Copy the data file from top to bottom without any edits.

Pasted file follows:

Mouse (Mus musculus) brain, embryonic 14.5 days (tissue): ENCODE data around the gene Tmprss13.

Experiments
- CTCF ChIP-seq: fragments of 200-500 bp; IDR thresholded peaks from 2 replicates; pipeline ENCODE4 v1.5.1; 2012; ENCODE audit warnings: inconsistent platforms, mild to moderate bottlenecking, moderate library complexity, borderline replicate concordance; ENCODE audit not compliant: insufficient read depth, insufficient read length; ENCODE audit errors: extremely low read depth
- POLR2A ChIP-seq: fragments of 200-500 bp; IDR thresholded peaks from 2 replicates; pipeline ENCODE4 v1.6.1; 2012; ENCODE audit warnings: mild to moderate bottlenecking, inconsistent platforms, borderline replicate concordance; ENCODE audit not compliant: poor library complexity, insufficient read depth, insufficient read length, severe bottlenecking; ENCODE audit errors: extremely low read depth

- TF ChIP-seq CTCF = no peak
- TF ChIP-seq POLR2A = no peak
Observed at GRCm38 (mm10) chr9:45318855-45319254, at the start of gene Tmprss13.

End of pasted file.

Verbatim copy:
Mouse (Mus musculus) brain, embryonic 14.5 days (tissue): ENCODE data around the gene Tmprss13.

Experiments
- CTCF ChIP-seq: fragments of 200-500 bp; IDR thresholded peaks from 2 replicates; pipeline ENCODE4 v1.5.1; 2012; ENCODE audit warnings: inconsistent platforms, mild to moderate bottlenecking, moderate library complexity, borderline replicate concordance; ENCODE audit not compliant: insufficient read depth, insufficient read length; ENCODE audit errors: extremely low read depth
- POLR2A ChIP-seq: fragments of 200-500 bp; IDR thresholded peaks from 2 replicates; pipeline ENCODE4 v1.6.1; 2012; ENCODE audit warnings: mild to moderate bottlenecking, inconsistent platforms, borderline replicate concordance; ENCODE audit not compliant: poor library complexity, insufficient read depth, insufficient read length, severe bottlenecking; ENCODE audit errors: extremely low read depth

- TF ChIP-seq CTCF = no peak
- TF ChIP-seq POLR2A = no peak
Observed at GRCm38 (mm10) chr9:45318855-45319254, at the start of gene Tmprss13.